April 1st, 2019

I was delayed in writing this segment as I was watching one of the reviewed films just last night.   I simply didn’t get an opportunity to get to the computer when it was completed.

The first film this week was on Netflix, and I know that Alison has always talked about and enjoyed a good swashbuckling adventure.   Add to the swords and period costume a fantasy aspect and there can be some good escapism.   For me, I like all of that as well, and add that I also really like the King Arthur and Excalibur story.   I own Excalibur, the 1981 film with a young Helen Mirren, Gabriel Byrne, Liam Neeson etc. where the focal point was Merlin (Nichol Williamson) and he manipulating people, and ultimately being manipulated himself by Morgana.  But enough about the history and why I wanted to give King Arthur: Legend of the Sword , directed by Guy Ritchie.    This is not my version of the Arthur story at all.  Likely that is the point, that they wanted to put a fresh new spin on it.  That was the intent, but the story itself falls flat.   There is an updated style, which is definitely Ritchie with his quick shots, cuts and rapid movements.   Add in the more modern music (less strings and orchestra, and more drums and beat) and it has a whole different look and feel.   It’s disjointed.   The very young Arthur, isn’t taken from his parents dramatically by Merlin, but rather escapes in a Christian fashion from a new King who kills his brother and wants to kill all the offspring.   Sinister witch-like forces, reminiscent of Macbeth, are at work for this new King (played by Jude Law) as he tries to strengthen his power.    As I watched I kept thinking, “where’s Merlin?”.   No where to be found except a young female disciple who has some power over animals (think Brandon Stark in a way).   The young street rat Arthur has no interest in wielding Excalibur and fights accepting and utilizing its considerable powers.   The story moves on in its new way, but with predictable results.   Sadly it wasn’t very satisfying.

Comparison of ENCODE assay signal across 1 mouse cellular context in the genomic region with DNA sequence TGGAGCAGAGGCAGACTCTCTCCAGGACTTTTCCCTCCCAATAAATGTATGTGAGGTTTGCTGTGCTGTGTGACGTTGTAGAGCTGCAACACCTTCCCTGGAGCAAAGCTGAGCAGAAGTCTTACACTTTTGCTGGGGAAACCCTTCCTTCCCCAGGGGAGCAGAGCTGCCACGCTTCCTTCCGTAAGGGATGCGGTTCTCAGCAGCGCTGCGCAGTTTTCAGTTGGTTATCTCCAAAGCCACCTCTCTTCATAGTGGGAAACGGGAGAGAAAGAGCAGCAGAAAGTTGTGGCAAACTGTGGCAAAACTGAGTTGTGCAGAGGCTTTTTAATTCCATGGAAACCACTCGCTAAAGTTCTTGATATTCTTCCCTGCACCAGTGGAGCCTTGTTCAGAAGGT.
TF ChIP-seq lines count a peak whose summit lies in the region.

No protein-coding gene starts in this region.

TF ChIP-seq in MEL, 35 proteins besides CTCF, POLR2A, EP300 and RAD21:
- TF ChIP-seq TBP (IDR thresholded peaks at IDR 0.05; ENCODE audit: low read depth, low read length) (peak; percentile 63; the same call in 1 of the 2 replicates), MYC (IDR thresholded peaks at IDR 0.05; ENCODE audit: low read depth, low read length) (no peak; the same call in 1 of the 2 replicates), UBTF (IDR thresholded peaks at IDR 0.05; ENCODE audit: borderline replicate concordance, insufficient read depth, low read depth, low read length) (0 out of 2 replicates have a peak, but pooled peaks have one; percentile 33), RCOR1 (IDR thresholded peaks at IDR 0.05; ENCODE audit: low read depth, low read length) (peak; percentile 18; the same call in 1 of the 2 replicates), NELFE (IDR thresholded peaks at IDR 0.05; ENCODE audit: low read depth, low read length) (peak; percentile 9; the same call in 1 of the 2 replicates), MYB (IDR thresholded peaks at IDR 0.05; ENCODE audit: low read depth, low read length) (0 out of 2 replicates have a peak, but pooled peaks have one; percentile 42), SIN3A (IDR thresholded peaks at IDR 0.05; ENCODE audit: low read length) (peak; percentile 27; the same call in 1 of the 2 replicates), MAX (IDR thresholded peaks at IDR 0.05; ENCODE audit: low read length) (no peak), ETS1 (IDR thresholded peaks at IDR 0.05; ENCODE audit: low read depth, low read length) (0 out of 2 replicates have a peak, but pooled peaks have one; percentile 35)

Last night was renting (finally) If Beale Street Could Talk, and I will wait for Alison to send me a Mary Tyler Moore response of “Oooooh Rob…” and explain to me what I was missing.   Because after I finished, I wondered what all the fuss was about.   I waited for the Regina King Oscar worthy performance.   I waited for the story to move me in many ways.    Where do I start?   First there is the age old challenge of expectations, and mine were set high for this given all the hype.   From TIFF where people commented about how it should have won the People’s Choice Award as Best Film (Oscar Winner Green Book did) and how the performances were so amazing.   So I was awaiting a riveting evening of cinema.   I watched and watched as the story of this young black couple in the Bronx unfolds.   There were storylines that were begun and then fell away (like the boyfriend’s family and notably the Mother).   The attitudes of the fathers that I hope are beliefs not held by all, where “we know some schemes, and we can go out and make some money for our kids” as they begin a fencing operation.   That may be reality for some but it is a sad commentary.   Then of course, as a lawyer, the criminal justice system that gets put on trial.   There are corrupt cops, and prosecutors and judges presumably who are aiming to keep putting these young black men down.   They conspire and fix situations for reasons that are not entirely clear.   Finally my biggest challenge was following the timelines as the story jumped around from one time to the next.   A sequential plotline would have helped as the jumping back and forth was just confusing, like even the whole issue of conception.   But I won’t delve any further into that.   In the end, it was not very satisfying and I even mumbled to myself “this better not be how it ends…” and then it did.   Ugh!   Roll credits and then I roll my eyes.   I couldn’t even bother to finish the Extras on the DVD with deleted scenes, because I just didn’t need to see any more.   Some movies inform, some movies entertain, some movies enlighten — in times where it’s hard to find something positive to point to, this movie didn’t provide any feeling of being uplifted or adding to the human story.    Maybe more time for me should be spent watching the Toronto Symphony Orchestra to do that.

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